Yankees: Aroldis Chapman’s splitter is getting amazing results in the early going

Andres Chavez
New York Yankees, Aroldis Chapman
Oct 19, 2019; Houston, TX, USA; New York Yankees relief pitcher Aroldis Chapman (54) prepares to deliver a pitch during the ninth inning against the Houston Astros in game six of the 2019 ALCS playoff baseball series at Minute Maid Park. Mandatory Credit: Troy Taormina-USA TODAY Sports

In the past, New York Yankees’ closer Aroldis Chapman has encountered a few issues in a couple of specific postseason instances. Basically, teams knew they were going to see a fastball or a slider, and the late-inning reliever can be overpowering but isn’t known for having pinpoint command.

That’s why Chapman wanted to resume using a long-lost weapon: a splitter. The Yankees certainly encouraged him, as it provides the pitcher with a third offering to go with his already great fastball-slider combo.

Chapman recalled seeing fellow Cuban hurler Jose Contreras (who pitched for the Yankees) dominating hitters with a very effective splitter.

The Yankees’ closer worked hard during the offseason to perfect the pitch, and so far, he has been getting great results with it.

“It’s simple: I like it. I like using it,” Chapman said through an interpreter. “It goes back to when I started pitching; unfortunately, when I was playing for the Cincinnati Reds, they didn’t like me throwing that pitch because I was younger at the time and they felt that it was unnecessary. But I’ve always liked using this pitch.”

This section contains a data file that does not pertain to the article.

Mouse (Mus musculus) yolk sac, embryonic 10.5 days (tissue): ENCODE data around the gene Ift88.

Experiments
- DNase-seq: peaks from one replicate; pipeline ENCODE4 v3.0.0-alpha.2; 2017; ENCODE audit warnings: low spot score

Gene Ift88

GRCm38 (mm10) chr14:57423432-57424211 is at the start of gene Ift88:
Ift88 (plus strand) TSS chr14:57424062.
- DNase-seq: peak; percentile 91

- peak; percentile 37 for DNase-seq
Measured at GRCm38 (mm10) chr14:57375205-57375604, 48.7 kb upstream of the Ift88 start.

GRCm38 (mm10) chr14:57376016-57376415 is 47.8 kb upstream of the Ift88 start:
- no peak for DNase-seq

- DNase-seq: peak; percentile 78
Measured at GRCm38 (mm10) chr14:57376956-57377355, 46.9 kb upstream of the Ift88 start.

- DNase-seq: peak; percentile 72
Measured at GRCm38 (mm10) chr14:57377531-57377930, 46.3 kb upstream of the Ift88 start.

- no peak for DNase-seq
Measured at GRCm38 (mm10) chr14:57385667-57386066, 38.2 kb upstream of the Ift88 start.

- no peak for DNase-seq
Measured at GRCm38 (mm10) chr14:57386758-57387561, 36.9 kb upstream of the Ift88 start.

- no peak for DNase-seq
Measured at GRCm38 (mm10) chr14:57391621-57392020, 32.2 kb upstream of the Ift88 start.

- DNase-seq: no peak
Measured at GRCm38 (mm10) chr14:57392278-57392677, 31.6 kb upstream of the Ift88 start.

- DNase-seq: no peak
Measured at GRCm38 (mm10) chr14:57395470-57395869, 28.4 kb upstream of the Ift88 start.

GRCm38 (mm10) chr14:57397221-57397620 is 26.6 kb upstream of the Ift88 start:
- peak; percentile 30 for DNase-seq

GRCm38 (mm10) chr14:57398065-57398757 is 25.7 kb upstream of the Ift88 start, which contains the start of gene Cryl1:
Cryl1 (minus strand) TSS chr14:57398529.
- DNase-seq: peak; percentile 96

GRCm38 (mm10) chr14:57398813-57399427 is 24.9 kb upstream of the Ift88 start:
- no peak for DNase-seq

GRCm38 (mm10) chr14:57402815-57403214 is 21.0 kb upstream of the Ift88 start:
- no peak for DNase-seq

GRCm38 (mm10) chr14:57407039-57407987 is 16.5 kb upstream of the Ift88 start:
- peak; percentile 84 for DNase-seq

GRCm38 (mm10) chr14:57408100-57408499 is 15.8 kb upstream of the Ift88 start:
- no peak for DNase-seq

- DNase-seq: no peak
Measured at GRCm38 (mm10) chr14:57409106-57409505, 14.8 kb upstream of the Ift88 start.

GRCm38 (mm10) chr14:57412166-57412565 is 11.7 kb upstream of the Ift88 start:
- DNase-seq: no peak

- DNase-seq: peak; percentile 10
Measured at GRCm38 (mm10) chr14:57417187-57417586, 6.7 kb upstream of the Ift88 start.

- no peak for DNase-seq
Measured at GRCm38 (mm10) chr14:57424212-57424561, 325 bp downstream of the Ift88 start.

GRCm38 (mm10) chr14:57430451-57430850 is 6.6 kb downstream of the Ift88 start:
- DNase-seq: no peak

The Yankees encouraged Chapman to use it

Yankees’ manager Aaron Boone has called the pitch “gross”, and pitching coach Matt Blake offered his seal of approval.

“I think he’s becoming a more complete pitcher while also still retaining some of those elite qualities he’s had in the past,” Blake said. “It’s been really impressive to watch so far, and hopefully we can we just continue to see more of it.”

Chapman’s splitter has already generated five punchouts and has an 83.3 whiff rate. “It goes to how comfortable I feel using the split,” Chapman said. “I couldn’t say that I’m completely surprised by the reaction of the hitters, but I am extremely happy with the results. I think it’s about using it in specific counts and certain situations. It’s something that I worked on a lot, so I’m comfortable with the pitch and definitely happy with the results.”